The Austin Chronicle

https://www.austinchronicle.com/arts/2019-11-08/the-vineyard/

Heartland Theatre Collective's The Vineyard

The reasons to see this staging of Nicole Oglesby's new drama are the thorny questions it leaves you to answer

Reviewed by Trey Gutierrez, November 8, 2019, Arts

Art doesn't always lend itself to easy con­clusions – and that's okay. I, for one, enjoy exploring abstract work for satisfying, concrete takeaways. But at what point is the need for obvious (or forced) answers detrimental to our experiences as readers/viewers/audiences? (*cough* J.K. Rowling retconning Harry Potter on Twitter *cough*) Art doesn't always benefit from being placed in a box or explained to death. Sometimes you need to stew in its complexities to let your own conclusions ferment – all the while fighting that knee-jerk reaction to ask, "Yeah ... but what's the right answer?"

In attending Heartland The­atre Collective's production of The Vineyard, I had the opportunity to take this self-­reflect­ive approach. Written by Nicole Oglesby and directed by Marian Kansas, this provocative new work gradually adds layers of sci fi and horror onto a deceptively simple premise. The story follows stressed-out twentysomething Joan (Ros­a­lind Faires, Chronicle contributor and daughter of Arts Editor Robert Faires) as she moves to a vineyard and meets four other misfits who are there forging both wine and friendships. Things complicate when the vineyard owner (Will Gibson Douglas) reveals an interest in body-modification surgery (or "trans­humanism") and begins experimenting on his friends in ways that reignite past traumas.

The presentation strikes a delicate balance between fantasy and realism, teasing both but never committing to either. Though the script deals with heavy subjects (suicide, inequality, mental health, etc.), their treatment isn't ham-fisted; instead, they play their own natural role in the narrative, and the world that Oglesby creates feels richer for it. Adding to the show's freshness is its use of body horror, a genre that has historically been underexplored onstage. Even without blood or special effects, moments of reckless bodily mutilation create the same squirm-in-your-seat feeling as big-­budget gorefests – because the cast sells it.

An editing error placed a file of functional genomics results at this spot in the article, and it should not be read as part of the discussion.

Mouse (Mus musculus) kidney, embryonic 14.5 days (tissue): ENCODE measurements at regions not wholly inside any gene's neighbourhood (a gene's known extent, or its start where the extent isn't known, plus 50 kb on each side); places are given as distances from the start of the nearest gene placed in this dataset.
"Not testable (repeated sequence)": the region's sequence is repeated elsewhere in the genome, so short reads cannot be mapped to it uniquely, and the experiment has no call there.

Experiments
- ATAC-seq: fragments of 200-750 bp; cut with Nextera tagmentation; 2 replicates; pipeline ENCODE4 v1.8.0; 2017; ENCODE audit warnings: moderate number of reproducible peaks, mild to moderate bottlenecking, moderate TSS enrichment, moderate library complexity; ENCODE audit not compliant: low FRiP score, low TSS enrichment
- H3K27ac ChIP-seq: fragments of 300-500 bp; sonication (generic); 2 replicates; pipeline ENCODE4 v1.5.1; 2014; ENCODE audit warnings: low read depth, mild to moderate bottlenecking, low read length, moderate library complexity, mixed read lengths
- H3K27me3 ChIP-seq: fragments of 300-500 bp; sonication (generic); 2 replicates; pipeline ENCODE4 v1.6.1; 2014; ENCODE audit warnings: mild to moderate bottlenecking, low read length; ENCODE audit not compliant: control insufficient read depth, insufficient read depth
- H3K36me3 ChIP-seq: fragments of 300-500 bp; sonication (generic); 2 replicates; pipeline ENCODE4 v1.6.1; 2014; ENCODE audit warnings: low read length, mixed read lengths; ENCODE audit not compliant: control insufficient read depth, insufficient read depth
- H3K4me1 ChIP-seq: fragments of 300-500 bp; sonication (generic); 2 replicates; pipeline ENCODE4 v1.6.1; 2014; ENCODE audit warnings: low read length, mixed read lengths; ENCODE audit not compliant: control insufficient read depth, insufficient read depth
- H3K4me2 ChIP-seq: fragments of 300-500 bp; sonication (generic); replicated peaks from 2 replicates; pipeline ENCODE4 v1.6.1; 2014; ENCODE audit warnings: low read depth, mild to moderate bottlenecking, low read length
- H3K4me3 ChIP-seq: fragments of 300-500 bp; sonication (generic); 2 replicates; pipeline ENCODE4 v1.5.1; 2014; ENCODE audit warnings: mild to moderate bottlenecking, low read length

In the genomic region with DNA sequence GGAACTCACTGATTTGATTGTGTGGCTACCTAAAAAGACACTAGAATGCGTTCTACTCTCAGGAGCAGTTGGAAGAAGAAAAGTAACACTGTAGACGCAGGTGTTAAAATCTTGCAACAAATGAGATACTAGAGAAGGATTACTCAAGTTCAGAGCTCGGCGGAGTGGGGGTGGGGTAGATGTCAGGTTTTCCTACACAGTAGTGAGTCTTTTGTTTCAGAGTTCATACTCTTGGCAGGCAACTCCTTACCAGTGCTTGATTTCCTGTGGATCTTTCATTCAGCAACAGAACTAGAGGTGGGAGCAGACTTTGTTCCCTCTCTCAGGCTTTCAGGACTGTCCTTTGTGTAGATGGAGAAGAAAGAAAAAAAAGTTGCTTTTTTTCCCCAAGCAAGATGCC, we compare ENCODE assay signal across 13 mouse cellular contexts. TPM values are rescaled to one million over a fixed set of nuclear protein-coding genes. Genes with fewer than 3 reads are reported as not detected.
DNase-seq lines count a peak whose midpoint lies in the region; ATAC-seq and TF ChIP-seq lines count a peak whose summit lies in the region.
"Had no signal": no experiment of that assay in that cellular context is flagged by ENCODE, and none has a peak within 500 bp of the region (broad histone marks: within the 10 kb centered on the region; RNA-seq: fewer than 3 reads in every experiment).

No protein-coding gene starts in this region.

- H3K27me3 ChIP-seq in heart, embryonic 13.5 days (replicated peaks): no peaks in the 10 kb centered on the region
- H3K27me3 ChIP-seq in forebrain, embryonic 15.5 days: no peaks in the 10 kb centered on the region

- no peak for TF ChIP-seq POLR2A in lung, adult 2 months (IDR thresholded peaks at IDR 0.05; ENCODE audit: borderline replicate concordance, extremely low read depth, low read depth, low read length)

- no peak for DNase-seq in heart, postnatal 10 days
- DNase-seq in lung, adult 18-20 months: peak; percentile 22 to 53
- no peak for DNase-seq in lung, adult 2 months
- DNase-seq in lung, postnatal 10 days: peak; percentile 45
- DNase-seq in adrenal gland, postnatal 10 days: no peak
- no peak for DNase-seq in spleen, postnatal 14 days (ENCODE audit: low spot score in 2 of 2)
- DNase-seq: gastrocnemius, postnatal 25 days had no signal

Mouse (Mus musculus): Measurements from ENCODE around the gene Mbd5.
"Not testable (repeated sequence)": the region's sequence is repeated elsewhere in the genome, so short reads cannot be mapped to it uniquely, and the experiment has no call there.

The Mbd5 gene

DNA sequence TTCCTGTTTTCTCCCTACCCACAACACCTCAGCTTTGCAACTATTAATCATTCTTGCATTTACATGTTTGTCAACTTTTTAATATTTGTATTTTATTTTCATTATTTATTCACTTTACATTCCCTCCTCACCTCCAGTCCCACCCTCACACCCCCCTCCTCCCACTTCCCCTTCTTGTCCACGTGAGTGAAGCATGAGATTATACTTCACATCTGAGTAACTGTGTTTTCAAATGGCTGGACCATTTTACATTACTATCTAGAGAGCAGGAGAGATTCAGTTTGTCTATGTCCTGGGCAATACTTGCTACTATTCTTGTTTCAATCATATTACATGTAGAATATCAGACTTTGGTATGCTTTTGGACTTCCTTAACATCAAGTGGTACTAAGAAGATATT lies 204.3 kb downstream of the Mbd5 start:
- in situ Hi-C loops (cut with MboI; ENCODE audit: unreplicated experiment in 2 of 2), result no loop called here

In fact, the production's dramatic weight rests squarely on its five outstanding cast members who, like the Planeteers to Captain Planet, each bring something integral to The Vineyard's greater whole: Brennan Patrick brings a heart-on-his-sleeve genuineness, Brooke Ashley Eden a deep-seated pain, Faires an infectious curiosity, Douglas a complicated selfishness, and finally, Khali McDuff-Sykes a flawed yet irresistible energy that binds the ensemble together.

Ultimately, so much between these characters goes unsaid, communicated instead by a tangible electricity that crackles between them. It's these individuals' messy five-way chemistry – a hypnotizing clusterfuck of love, anger, and betrayal -- that makes The Vineyard a complete experience, even when the script leaves much in the way of questions

Heartland's latest is a piece I encourage people to see, simply because of the conversations it can inspire. So much thought has gone into creating a show that allows audiences to draw their own conclusions that frankly, it feels irresponsible not to. During the talkbacks, the cast was predictably peppered with "what did X mean?" questions. At one point, Douglas turned the question back on the asker: "What do you think X meant?" Following a moment of silence, the audience member's personal insight proved far more valuable than anything the cast or crew could have come up with for them.

Therein lies The Vineyard's effectiveness. It's a production whose themes and takeaways transcend the limits of its minimal set, small cast, and cramped performance space to become a larger, more complex whole. To me, such an experience is worth walking away from with more questions than answers.


The Vineyard

Trinity Street Theatre, 900 Trinity
heartlandcollective.org
Through Nov. 9
Running time: 1 hr., 30 min.

Copyright © 2019 Austin Chronicle Corporation. All rights reserved.

The Austin Chronicle